Williamston – One Martin County congregation was temporarily ousted from their spiritual home more than a year ago – before COVID-19 became a household term.
After a long journey filled with challenges, Elder Lester Mitchell welcomed his church family home Sunday morning when the doors of Green Memorial Church of Christ Disciples of Christ opened for the first time since October 2019.
“Look what God has done,” Mitchell told the congregation who joined the service - some in person and others via Facebook.
A portion of the congregation celebrated the return at their house of worship while observing social distancing.
Only two people were in the choir area as seen on the Facebook feed. Masks and gloves were also part of the Sunday attire.
Patience, confidence and faith, according to the pastor, were the keys to seeing the journey through and once again being able to worship in the historic church.
Prior to Christmas, Mitchell and a few church members sat down to talk about the journey back to the sanctuary.
“I remember the day we got word from the town to renovate or they’d padlock us,” said Diane Carr, longtime member.
Issues that come with an older building were compounded by rain waters which flowed from the hill next door and became more than the structure could handle.
In October 2019, the congregation made the difficult decision to leave their house of worship to allow the necessary work to begin.
“Looking back at where we came from and where we are now,” Carr said, “I see it as a miracle.”
She paused. “Nobody but Him.”
Carr explained renovations had been needed for many years; however, things never fell into place. She said there were so many to credit with the success of this project, one group being the “families of our saints who had moved away but never stopped supporting the church.”
During this time, the congregation met in various locations such as the local Scout Hut and The Venue on Main Street. Once COVID-19 came around, they would meet in the front yard of the church at times.
“We didn’t let that defeat us,” Mitchell said. “God’s hand was on our lives.”
Aside from crews parked in the yard, the outside of church structure appeared normal while the inside was basically gutted.
Seeing the iconic structure undergo dramatic change was difficult for the congregation. The added strain of separation due to COVID-19 simply compounded the stress.
“It will just be a blessing to get back in (to the church),” explained Irene Rascoe, church usher. “I just miss my church family.”
Although the church building was once again ready for the congregation, church leaders know it could still be sometime before they are all together again as COVID-19 numbers continue to soar.
Even before Christmas, hand sanitizer and masks were stocked at the door for those able to make the first Sunday back in their home of worship.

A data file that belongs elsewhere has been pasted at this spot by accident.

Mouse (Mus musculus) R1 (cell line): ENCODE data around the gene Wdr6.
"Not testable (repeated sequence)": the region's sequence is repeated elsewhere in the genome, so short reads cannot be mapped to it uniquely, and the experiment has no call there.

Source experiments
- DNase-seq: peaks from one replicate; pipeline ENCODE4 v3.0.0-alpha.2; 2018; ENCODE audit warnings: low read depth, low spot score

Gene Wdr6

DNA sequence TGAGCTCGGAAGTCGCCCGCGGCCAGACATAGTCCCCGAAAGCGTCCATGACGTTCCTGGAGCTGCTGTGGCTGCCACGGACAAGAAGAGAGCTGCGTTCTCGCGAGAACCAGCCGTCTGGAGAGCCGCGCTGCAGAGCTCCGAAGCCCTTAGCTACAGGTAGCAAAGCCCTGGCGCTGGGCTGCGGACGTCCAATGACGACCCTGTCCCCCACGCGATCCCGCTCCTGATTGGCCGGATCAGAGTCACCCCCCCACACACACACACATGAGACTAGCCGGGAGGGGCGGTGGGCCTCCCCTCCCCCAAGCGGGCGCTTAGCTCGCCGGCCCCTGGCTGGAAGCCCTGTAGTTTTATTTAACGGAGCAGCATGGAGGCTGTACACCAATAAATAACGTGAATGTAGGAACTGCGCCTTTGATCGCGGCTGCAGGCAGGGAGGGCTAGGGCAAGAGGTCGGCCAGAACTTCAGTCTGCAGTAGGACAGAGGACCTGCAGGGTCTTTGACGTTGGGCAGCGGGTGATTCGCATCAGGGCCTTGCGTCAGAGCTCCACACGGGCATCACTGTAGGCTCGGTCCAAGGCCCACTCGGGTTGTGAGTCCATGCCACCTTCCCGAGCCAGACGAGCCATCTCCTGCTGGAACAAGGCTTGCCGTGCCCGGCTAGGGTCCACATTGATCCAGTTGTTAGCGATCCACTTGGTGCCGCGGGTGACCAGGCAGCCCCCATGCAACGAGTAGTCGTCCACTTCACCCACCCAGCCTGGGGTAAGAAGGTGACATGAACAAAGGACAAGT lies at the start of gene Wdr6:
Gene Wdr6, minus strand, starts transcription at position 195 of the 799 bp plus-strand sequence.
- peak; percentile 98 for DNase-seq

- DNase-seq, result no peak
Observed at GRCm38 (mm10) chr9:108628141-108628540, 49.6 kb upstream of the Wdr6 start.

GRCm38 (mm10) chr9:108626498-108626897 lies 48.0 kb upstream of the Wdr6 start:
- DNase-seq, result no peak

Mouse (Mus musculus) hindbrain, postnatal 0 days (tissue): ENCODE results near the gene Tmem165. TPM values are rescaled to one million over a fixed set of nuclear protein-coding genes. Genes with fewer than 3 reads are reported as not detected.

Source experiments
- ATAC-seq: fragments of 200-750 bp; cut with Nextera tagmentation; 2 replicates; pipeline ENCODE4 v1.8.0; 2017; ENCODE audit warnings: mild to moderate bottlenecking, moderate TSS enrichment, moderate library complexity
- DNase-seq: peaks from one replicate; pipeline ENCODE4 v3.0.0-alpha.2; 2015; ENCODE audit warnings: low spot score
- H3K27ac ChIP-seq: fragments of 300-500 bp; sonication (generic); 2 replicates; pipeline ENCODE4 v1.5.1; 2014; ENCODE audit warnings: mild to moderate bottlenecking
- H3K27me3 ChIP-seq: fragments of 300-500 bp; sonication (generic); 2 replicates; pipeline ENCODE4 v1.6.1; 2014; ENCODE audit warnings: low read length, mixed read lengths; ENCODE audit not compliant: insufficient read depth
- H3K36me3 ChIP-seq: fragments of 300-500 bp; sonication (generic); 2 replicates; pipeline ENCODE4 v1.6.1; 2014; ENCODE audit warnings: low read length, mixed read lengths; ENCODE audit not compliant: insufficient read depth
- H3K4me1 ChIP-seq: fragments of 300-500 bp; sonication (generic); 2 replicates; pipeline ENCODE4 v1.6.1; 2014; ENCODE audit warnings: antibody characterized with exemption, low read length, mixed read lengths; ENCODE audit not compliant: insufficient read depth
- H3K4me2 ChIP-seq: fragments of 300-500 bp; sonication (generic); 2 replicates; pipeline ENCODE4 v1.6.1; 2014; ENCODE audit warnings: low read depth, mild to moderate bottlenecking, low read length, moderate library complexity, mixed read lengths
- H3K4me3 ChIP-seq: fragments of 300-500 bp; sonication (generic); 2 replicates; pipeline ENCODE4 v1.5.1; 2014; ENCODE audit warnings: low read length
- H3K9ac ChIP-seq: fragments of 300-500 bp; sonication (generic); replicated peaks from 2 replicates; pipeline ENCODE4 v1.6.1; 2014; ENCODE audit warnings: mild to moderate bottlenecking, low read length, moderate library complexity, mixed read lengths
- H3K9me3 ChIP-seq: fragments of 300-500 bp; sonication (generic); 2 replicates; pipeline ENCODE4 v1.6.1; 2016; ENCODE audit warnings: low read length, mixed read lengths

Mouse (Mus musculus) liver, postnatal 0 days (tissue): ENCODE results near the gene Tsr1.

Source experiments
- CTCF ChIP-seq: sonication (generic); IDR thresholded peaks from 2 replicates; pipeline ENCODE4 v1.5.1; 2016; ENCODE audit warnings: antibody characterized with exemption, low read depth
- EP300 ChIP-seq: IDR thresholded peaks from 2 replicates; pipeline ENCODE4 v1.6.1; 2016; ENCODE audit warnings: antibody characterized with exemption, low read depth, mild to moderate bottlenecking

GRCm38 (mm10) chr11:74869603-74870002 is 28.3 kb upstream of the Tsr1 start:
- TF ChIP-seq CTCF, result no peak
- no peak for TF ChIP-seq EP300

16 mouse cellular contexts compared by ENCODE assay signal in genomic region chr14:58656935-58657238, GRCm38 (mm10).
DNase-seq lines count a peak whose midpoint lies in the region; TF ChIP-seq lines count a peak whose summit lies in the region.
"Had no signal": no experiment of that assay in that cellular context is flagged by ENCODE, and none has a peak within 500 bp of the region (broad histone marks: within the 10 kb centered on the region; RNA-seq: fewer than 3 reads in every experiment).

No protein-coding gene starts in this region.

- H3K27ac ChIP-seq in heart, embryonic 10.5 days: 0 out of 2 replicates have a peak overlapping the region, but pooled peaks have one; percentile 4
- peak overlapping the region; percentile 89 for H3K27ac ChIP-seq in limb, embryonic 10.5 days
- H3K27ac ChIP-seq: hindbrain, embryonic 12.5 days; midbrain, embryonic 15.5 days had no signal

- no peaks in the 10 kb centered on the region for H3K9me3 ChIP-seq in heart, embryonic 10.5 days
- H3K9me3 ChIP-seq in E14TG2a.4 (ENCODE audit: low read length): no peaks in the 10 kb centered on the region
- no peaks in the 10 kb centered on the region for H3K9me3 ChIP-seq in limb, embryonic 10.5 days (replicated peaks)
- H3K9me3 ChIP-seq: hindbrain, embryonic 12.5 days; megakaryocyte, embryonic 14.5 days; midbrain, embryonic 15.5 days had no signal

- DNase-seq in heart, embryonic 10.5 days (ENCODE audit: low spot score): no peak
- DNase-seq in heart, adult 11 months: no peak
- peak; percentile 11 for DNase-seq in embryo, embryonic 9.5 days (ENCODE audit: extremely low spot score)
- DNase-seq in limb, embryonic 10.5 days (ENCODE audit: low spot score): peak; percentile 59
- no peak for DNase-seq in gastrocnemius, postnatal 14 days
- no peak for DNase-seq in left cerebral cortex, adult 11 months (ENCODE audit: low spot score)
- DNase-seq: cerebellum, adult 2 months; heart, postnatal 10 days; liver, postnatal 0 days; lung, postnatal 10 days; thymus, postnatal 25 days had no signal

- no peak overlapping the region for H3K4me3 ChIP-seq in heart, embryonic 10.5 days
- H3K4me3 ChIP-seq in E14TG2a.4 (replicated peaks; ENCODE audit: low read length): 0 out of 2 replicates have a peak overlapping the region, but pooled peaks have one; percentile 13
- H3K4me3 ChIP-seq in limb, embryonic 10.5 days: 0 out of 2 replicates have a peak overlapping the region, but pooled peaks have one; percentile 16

The renovated sanctuary remains simple in design, paying tribute to the church’s place in Williamston and Martin County’s history.
Deacon Clayton Freeman rang the restored church bell that can now be rung from the church’s vestibule.
Like the others, Freeman looked forward to the day they would all be able to return to the sanctuary together.
“As long as the Lord is satisfied,” he explained.
For Rascoe, Carr and her brother Freeman, Green Memorial is more than their house of worship. It is a part of their life story.
As a child, Rascoe and her family walked all the way from the Holly Springs area to attend church at Green Memorial.
Freeman was 14 years old and Carr was 12 years old during the Freedom Rallies of 1963. They saw much of that summer’s historic activities first hand.
“This was the only church that would open their doors and support the freedom rallies,” Freeman explained.
Prayer meetings at Green Memorial evolved into business meetings of the Martin County NAACP, which was founded there.
“Reflecting back, I can hardly tell you how much it means to me to have seen it through from then to this day,” he said.
“I remember marching just about every night,” said Carr. “You didn’t just run out into the streets; we had to be trained on how to act before marching.”
Church records documented a drive-by shooting which occurred during a revival in 1963. “The bullets were heard penetrating the top of the building, but it did not stop us from worshiping,” church historians wrote.
“We know God was in the midst then,” Freeman stated. Decades later he continues to give God the glory for no one losing his or her life that summer.
Based on the church’s history, tests of faith and strength – including structural failures and COVID-19 – are nothing new for the congregation of Green Memorial Church of Christ Disciples of Christ. And by faith they have overcome each hurdle.
“Faith built this house, faith kept this house and faith will see us though,” explained Mitchell.